Looking at this idea, I might talk about how Facebook and Twitter negatively impacted the election
    And then I might talk about what I did to make my project successful
  • Then I add the stories into my outline
    After this, I usually move to creating the actual presentation
    This is the process I used to make this talk (and many others) as well as write blog posts
  • Now that you know how I work, here are some lessons I’ve learned about storytelling and telling stories within talks
    Some of these apply to the process of telling a cohesive story with your talk
    Some just apply to the technique of adding stories to your talk
  • Stories need to be simple
  • They need to be easy to follow and concise
    People will lose interest quickly
    They can not process a lot of information at once
    Avoid presenting too many concepts within a talk or a sub-story
    Keep it simple
  • Secondly, stories within your talk must be low in quantity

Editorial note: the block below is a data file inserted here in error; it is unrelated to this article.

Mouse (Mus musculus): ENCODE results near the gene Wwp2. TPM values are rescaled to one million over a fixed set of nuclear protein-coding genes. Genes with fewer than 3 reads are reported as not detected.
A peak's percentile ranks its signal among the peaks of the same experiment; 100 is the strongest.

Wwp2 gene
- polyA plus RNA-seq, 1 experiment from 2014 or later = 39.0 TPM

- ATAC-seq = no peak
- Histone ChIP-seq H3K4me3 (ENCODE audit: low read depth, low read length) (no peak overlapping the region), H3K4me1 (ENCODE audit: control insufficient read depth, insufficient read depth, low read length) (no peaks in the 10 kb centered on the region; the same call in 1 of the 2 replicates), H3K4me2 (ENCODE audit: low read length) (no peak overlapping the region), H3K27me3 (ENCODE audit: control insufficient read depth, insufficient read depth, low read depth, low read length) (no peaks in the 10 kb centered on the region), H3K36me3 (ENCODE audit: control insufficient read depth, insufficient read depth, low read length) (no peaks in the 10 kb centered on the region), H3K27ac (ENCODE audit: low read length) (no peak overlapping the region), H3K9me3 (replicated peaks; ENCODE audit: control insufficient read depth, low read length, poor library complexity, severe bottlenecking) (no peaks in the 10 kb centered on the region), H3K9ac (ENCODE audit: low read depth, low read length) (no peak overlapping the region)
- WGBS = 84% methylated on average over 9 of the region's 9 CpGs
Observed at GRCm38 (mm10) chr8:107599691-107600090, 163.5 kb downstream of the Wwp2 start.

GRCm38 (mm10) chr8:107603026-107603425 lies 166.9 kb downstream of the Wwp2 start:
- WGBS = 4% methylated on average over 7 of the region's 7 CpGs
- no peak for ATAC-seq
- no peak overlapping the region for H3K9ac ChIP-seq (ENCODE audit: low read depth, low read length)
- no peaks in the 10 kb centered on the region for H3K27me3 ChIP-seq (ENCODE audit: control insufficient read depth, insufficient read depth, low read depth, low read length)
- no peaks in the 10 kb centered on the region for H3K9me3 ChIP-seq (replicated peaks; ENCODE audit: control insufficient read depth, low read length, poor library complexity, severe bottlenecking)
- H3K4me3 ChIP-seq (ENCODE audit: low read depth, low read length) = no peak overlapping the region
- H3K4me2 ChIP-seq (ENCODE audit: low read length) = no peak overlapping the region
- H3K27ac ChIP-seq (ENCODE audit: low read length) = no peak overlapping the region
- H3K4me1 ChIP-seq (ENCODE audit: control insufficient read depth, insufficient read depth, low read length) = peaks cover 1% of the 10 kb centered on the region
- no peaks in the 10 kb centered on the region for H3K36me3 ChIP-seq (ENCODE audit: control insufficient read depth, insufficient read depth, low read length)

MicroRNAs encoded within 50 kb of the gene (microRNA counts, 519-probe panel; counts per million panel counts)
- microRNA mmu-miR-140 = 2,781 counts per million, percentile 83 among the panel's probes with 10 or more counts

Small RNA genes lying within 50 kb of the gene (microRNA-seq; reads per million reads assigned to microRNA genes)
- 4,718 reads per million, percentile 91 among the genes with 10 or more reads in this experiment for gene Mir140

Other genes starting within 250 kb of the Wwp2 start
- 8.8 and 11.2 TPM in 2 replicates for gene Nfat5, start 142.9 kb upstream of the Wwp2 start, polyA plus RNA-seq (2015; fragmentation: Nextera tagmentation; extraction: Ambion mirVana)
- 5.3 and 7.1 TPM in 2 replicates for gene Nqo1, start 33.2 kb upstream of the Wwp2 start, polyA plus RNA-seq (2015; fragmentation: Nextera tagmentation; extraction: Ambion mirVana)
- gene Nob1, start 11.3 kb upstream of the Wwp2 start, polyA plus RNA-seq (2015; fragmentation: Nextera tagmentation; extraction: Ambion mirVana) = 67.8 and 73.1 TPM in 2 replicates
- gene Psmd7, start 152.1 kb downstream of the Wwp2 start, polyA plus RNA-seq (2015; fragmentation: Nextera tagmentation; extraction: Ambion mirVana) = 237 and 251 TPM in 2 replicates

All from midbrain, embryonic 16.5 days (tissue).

• Sub-stories are one of many techniques
    Don’t overuse them or they will lose their impact
    If you tell too many stories, people may feel like you're rambling to fill space
    Your goal is to help people learn
    Avoid making people recognize the technique by using it scarcely and intentionally
    If they do recognize it, they will be distracted and it will no longer be beneficial to you
  • Thirdly, if your talk is not relevant to the time period it is being presented in...
    Ensure that you figure out ways to make it more relevant
    For example, talking about UX Design now is different than talking about it in 2012
    How have things changed, and how can you adapt your presentation to the time?
  • In terms of sub-stories, they should be related to the concept